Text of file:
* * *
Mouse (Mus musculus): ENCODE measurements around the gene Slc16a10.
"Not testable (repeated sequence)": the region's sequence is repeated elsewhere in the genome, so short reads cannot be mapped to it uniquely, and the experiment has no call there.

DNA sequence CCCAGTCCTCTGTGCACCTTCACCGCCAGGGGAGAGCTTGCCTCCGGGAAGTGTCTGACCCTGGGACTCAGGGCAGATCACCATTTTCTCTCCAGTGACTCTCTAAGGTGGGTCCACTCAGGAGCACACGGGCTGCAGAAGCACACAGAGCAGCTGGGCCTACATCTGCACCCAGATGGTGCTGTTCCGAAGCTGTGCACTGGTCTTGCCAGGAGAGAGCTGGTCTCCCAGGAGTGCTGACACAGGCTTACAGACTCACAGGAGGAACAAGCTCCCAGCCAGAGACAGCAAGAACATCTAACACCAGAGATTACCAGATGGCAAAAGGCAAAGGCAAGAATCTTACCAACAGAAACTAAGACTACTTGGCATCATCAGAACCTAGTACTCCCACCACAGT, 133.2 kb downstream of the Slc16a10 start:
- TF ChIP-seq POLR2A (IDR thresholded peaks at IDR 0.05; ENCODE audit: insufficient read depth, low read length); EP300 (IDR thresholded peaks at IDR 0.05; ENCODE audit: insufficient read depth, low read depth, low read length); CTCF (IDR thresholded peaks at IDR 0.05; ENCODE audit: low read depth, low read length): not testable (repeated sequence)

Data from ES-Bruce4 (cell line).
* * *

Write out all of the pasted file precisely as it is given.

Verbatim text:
Mouse (Mus musculus): ENCODE measurements around the gene Slc16a10.
"Not testable (repeated sequence)": the region's sequence is repeated elsewhere in the genome, so short reads cannot be mapped to it uniquely, and the experiment has no call there.

DNA sequence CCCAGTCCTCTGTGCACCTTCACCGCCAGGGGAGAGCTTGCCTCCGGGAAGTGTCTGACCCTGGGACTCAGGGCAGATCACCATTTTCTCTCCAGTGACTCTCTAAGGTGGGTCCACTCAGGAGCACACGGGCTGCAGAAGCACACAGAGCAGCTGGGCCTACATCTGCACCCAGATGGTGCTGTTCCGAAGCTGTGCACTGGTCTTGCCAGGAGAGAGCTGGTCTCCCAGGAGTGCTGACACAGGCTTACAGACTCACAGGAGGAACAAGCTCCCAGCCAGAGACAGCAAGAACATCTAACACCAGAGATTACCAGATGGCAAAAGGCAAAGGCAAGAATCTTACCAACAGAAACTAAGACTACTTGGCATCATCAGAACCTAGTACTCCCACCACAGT, 133.2 kb downstream of the Slc16a10 start:
- TF ChIP-seq POLR2A (IDR thresholded peaks at IDR 0.05; ENCODE audit: insufficient read depth, low read length); EP300 (IDR thresholded peaks at IDR 0.05; ENCODE audit: insufficient read depth, low read depth, low read length); CTCF (IDR thresholded peaks at IDR 0.05; ENCODE audit: low read depth, low read length): not testable (repeated sequence)

Data from ES-Bruce4 (cell line).